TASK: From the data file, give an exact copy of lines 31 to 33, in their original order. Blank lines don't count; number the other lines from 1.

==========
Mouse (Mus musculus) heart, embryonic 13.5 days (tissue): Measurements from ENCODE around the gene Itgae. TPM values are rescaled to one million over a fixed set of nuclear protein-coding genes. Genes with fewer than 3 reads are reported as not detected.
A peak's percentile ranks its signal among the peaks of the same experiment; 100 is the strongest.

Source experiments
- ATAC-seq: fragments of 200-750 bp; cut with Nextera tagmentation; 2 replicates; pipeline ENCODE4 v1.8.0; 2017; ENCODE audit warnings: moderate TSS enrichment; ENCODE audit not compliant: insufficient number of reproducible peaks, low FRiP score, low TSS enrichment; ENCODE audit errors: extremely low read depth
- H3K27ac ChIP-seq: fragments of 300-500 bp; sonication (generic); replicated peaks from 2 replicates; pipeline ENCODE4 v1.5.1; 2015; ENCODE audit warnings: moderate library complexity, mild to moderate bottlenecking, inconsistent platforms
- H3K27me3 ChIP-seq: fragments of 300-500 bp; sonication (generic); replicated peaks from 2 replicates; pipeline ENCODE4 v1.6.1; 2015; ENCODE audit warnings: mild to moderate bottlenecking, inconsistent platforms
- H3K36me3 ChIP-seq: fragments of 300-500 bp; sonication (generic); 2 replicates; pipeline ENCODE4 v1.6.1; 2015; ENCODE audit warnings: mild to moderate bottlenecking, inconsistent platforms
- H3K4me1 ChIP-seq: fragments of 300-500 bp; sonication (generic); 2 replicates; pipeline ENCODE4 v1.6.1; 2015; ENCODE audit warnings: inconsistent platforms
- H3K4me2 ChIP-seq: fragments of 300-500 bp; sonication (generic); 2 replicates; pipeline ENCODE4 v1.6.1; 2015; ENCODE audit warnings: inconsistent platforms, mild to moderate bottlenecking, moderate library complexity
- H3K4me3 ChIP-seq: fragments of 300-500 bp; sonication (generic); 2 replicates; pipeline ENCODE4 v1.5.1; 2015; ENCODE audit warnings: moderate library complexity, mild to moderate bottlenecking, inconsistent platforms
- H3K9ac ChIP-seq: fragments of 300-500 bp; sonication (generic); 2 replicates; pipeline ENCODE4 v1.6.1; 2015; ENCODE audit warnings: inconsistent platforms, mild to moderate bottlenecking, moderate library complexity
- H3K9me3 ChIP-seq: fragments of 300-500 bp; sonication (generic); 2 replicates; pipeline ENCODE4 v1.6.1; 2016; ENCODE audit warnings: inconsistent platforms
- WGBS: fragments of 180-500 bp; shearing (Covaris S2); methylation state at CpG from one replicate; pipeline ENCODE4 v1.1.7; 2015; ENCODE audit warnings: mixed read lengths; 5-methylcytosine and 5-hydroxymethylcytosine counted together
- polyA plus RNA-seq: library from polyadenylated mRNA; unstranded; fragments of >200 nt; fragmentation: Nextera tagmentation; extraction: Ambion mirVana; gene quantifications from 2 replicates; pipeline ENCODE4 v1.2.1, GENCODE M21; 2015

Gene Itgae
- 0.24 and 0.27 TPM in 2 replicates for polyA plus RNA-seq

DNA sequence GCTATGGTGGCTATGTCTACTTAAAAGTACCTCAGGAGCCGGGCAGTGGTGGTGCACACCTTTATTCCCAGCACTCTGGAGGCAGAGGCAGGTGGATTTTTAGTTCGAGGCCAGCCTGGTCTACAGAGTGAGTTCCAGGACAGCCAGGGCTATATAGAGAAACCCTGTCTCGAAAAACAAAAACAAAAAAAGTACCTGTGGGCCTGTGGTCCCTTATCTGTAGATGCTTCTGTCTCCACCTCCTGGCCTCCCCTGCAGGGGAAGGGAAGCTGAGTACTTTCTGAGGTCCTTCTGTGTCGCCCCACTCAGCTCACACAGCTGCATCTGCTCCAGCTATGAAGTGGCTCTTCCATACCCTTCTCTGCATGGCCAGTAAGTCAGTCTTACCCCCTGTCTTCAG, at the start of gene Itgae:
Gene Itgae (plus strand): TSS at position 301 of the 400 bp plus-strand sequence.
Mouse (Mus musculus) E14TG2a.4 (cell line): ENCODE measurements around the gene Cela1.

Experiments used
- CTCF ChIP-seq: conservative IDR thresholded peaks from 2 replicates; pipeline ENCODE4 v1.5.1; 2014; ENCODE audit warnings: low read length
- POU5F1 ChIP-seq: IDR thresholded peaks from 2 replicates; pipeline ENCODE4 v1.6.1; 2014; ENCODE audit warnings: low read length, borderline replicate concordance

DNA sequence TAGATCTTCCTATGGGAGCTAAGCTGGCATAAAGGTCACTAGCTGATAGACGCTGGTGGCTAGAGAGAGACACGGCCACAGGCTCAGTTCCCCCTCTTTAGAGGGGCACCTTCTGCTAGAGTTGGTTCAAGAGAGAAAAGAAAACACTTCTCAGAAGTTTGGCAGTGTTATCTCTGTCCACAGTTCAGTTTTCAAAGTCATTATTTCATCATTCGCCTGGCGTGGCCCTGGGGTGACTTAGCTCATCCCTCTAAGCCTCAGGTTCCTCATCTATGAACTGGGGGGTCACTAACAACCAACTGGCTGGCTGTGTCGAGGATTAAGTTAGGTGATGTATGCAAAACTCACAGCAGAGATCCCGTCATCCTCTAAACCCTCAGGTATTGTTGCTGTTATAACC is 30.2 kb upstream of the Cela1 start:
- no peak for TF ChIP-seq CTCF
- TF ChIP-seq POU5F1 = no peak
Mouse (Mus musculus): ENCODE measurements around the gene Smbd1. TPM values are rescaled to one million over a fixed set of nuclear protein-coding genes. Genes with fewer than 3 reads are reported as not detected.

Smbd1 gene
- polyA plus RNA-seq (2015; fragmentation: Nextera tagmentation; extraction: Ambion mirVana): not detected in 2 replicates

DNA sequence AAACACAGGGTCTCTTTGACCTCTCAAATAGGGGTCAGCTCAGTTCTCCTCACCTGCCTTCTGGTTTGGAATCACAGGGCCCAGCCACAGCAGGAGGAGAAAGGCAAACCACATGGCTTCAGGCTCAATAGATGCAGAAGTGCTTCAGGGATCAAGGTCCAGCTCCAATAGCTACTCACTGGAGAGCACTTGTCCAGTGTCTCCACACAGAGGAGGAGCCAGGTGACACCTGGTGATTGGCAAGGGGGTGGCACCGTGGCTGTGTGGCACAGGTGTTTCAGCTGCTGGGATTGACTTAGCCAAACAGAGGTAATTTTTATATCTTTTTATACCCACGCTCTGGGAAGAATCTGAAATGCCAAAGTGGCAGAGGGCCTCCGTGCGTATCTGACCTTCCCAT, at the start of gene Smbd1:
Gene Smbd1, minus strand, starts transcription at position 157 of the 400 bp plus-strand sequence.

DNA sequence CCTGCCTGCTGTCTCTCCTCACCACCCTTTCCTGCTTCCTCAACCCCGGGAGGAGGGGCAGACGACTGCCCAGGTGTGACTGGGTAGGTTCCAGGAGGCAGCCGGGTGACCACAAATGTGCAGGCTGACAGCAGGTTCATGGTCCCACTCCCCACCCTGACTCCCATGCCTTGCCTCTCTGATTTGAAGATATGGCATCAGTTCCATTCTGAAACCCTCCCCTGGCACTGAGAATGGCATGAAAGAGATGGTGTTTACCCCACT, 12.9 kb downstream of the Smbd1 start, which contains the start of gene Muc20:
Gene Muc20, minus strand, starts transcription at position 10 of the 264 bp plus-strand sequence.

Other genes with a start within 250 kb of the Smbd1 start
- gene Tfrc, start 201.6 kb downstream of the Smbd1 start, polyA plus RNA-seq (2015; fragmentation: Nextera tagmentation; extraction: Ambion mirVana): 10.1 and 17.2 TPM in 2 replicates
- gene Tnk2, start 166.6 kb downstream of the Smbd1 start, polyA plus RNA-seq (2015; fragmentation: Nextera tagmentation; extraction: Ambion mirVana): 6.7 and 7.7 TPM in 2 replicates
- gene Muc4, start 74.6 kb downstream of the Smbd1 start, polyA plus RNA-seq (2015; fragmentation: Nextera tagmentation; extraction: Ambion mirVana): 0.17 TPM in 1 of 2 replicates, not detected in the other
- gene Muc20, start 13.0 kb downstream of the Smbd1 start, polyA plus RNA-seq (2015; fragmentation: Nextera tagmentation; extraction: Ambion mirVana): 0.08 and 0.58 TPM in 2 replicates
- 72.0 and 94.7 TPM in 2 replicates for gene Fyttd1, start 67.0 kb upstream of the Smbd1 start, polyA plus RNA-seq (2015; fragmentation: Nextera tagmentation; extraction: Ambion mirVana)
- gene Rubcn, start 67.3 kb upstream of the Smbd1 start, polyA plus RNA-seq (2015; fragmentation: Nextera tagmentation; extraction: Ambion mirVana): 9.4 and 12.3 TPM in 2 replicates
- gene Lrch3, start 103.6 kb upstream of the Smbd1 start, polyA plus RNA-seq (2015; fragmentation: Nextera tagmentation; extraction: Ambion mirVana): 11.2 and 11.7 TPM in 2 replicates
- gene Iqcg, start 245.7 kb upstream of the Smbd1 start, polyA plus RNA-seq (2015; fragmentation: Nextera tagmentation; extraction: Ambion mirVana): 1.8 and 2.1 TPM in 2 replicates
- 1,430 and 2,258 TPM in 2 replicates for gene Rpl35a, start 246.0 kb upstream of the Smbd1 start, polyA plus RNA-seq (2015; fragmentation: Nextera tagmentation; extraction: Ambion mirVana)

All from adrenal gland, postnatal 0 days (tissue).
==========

DNA sequence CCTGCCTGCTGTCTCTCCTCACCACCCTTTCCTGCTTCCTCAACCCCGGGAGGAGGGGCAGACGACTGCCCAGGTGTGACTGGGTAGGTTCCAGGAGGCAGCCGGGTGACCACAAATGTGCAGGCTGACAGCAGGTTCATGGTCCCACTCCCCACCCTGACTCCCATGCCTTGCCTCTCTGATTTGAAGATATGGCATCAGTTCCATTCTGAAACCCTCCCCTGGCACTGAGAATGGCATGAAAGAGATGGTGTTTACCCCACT, 12.9 kb downstream of the Smbd1 start, which contains the start of gene Muc20:
Gene Muc20, minus strand, starts transcription at position 10 of the 264 bp plus-strand sequence.

Other genes with a start within 250 kb of the Smbd1 start